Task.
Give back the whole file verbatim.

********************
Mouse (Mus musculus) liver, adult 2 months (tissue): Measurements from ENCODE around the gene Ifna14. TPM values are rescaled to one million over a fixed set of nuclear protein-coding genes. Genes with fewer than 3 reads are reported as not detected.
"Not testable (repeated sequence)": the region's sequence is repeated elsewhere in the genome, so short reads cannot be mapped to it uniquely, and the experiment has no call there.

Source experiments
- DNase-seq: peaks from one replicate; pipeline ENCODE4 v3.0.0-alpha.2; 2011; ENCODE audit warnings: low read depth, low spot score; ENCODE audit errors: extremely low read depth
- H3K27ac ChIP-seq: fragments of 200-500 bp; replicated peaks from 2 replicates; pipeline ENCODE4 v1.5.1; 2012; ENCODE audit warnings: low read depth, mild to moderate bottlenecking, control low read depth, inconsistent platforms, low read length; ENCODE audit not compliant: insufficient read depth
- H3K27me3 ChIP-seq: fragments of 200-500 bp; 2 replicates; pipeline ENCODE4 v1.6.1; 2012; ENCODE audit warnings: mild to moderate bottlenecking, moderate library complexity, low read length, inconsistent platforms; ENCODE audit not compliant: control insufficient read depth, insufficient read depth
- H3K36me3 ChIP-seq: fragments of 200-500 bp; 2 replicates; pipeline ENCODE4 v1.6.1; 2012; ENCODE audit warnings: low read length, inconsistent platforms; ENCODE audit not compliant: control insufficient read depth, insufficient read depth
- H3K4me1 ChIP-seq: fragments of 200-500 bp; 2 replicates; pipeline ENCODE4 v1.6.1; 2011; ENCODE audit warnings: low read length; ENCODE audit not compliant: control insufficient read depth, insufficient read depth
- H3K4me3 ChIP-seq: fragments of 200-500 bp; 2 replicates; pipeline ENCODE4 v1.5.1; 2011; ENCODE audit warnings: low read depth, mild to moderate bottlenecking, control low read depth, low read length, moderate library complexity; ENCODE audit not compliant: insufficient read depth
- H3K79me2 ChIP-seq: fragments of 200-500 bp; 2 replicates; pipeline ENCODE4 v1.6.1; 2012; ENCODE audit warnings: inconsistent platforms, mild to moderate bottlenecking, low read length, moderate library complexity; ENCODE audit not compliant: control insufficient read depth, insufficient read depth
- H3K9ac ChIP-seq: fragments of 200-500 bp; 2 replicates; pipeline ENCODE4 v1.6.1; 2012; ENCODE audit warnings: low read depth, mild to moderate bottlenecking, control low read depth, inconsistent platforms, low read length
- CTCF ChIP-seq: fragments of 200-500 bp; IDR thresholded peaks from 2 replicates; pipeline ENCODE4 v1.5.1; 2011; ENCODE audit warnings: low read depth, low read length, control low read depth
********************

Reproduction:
Mouse (Mus musculus) liver, adult 2 months (tissue): Measurements from ENCODE around the gene Ifna14. TPM values are rescaled to one million over a fixed set of nuclear protein-coding genes. Genes with fewer than 3 reads are reported as not detected.
"Not testable (repeated sequence)": the region's sequence is repeated elsewhere in the genome, so short reads cannot be mapped to it uniquely, and the experiment has no call there.

Source experiments
- DNase-seq: peaks from one replicate; pipeline ENCODE4 v3.0.0-alpha.2; 2011; ENCODE audit warnings: low read depth, low spot score; ENCODE audit errors: extremely low read depth
- H3K27ac ChIP-seq: fragments of 200-500 bp; replicated peaks from 2 replicates; pipeline ENCODE4 v1.5.1; 2012; ENCODE audit warnings: low read depth, mild to moderate bottlenecking, control low read depth, inconsistent platforms, low read length; ENCODE audit not compliant: insufficient read depth
- H3K27me3 ChIP-seq: fragments of 200-500 bp; 2 replicates; pipeline ENCODE4 v1.6.1; 2012; ENCODE audit warnings: mild to moderate bottlenecking, moderate library complexity, low read length, inconsistent platforms; ENCODE audit not compliant: control insufficient read depth, insufficient read depth
- H3K36me3 ChIP-seq: fragments of 200-500 bp; 2 replicates; pipeline ENCODE4 v1.6.1; 2012; ENCODE audit warnings: low read length, inconsistent platforms; ENCODE audit not compliant: control insufficient read depth, insufficient read depth
- H3K4me1 ChIP-seq: fragments of 200-500 bp; 2 replicates; pipeline ENCODE4 v1.6.1; 2011; ENCODE audit warnings: low read length; ENCODE audit not compliant: control insufficient read depth, insufficient read depth
- H3K4me3 ChIP-seq: fragments of 200-500 bp; 2 replicates; pipeline ENCODE4 v1.5.1; 2011; ENCODE audit warnings: low read depth, mild to moderate bottlenecking, control low read depth, low read length, moderate library complexity; ENCODE audit not compliant: insufficient read depth
- H3K79me2 ChIP-seq: fragments of 200-500 bp; 2 replicates; pipeline ENCODE4 v1.6.1; 2012; ENCODE audit warnings: inconsistent platforms, mild to moderate bottlenecking, low read length, moderate library complexity; ENCODE audit not compliant: control insufficient read depth, insufficient read depth
- H3K9ac ChIP-seq: fragments of 200-500 bp; 2 replicates; pipeline ENCODE4 v1.6.1; 2012; ENCODE audit warnings: low read depth, mild to moderate bottlenecking, control low read depth, inconsistent platforms, low read length
- CTCF ChIP-seq: fragments of 200-500 bp; IDR thresholded peaks from 2 replicates; pipeline ENCODE4 v1.5.1; 2011; ENCODE audit warnings: low read depth, low read length, control low read depth